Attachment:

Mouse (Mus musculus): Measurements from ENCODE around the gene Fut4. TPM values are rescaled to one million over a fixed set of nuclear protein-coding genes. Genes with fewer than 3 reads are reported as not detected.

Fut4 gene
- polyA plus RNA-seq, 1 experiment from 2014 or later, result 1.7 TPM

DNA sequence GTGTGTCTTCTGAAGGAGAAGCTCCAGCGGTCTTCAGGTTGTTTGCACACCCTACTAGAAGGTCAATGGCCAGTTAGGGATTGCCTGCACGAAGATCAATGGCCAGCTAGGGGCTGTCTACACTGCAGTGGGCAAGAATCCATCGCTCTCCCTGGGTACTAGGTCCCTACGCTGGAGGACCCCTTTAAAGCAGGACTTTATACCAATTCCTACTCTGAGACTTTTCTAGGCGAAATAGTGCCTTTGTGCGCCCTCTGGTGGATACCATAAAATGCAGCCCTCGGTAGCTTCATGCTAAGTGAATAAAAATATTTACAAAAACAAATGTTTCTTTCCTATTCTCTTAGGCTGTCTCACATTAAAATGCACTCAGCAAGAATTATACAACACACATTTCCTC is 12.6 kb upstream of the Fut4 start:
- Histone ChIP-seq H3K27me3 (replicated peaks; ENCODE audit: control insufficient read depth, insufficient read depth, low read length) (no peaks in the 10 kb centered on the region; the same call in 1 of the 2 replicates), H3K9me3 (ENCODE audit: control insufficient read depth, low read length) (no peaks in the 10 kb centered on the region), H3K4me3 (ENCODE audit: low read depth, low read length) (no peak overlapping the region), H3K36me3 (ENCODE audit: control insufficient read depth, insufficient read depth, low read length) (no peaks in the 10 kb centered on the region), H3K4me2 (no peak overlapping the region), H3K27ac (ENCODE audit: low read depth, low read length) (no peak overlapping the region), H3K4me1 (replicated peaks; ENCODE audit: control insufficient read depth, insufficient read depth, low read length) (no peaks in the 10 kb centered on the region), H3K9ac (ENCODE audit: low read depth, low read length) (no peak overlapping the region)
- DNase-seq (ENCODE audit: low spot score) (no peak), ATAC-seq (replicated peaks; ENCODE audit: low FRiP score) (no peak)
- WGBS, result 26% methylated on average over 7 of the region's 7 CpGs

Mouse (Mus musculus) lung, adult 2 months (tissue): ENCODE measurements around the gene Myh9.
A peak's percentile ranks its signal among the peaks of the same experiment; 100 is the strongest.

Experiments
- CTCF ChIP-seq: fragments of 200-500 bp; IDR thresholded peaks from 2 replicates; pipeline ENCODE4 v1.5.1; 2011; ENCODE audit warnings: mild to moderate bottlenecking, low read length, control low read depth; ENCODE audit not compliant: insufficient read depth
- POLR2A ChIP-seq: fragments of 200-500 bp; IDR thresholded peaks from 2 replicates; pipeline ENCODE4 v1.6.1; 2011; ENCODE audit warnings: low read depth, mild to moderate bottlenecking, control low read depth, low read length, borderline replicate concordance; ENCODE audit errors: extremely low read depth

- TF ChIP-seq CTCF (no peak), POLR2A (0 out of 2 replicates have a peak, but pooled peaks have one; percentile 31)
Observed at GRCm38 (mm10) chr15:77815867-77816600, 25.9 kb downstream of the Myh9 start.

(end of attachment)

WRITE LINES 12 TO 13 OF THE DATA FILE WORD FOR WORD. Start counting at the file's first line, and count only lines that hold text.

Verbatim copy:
- POLR2A ChIP-seq: fragments of 200-500 bp; IDR thresholded peaks from 2 replicates; pipeline ENCODE4 v1.6.1; 2011; ENCODE audit warnings: low read depth, mild to moderate bottlenecking, control low read depth, low read length, borderline replicate concordance; ENCODE audit errors: extremely low read depth

- TF ChIP-seq CTCF (no peak), POLR2A (0 out of 2 replicates have a peak, but pooled peaks have one; percentile 31)